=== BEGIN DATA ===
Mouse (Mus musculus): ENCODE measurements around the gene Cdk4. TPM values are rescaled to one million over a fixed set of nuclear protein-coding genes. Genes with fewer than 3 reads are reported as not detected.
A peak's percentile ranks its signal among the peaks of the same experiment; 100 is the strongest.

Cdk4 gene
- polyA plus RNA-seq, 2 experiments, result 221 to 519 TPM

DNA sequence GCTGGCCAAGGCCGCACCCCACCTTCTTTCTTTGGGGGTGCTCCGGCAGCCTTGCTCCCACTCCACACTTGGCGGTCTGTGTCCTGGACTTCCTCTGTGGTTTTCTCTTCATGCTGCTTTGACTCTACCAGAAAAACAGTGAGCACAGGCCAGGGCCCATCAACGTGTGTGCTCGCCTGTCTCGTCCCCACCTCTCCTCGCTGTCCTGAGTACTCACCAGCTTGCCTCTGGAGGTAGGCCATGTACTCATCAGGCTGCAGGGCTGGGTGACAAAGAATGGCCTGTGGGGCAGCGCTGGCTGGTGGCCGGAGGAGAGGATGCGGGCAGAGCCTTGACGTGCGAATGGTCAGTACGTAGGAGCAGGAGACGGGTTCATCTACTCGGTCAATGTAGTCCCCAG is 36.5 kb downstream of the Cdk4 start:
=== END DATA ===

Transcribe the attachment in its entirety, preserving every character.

Mouse (Mus musculus): ENCODE measurements around the gene Cdk4. TPM values are rescaled to one million over a fixed set of nuclear protein-coding genes. Genes with fewer than 3 reads are reported as not detected.
A peak's percentile ranks its signal among the peaks of the same experiment; 100 is the strongest.

Cdk4 gene
- polyA plus RNA-seq, 2 experiments, result 221 to 519 TPM

DNA sequence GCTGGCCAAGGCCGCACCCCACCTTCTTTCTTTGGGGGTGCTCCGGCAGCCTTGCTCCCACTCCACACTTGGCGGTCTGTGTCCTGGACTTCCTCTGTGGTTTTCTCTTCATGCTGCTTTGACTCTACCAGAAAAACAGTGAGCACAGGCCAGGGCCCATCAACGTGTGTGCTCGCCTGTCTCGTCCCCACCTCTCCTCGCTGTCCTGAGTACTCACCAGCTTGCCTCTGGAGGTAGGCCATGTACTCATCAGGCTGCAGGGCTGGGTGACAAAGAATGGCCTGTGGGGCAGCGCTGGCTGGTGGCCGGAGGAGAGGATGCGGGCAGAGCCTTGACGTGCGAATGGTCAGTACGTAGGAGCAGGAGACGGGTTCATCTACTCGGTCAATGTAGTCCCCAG is 36.5 kb downstream of the Cdk4 start: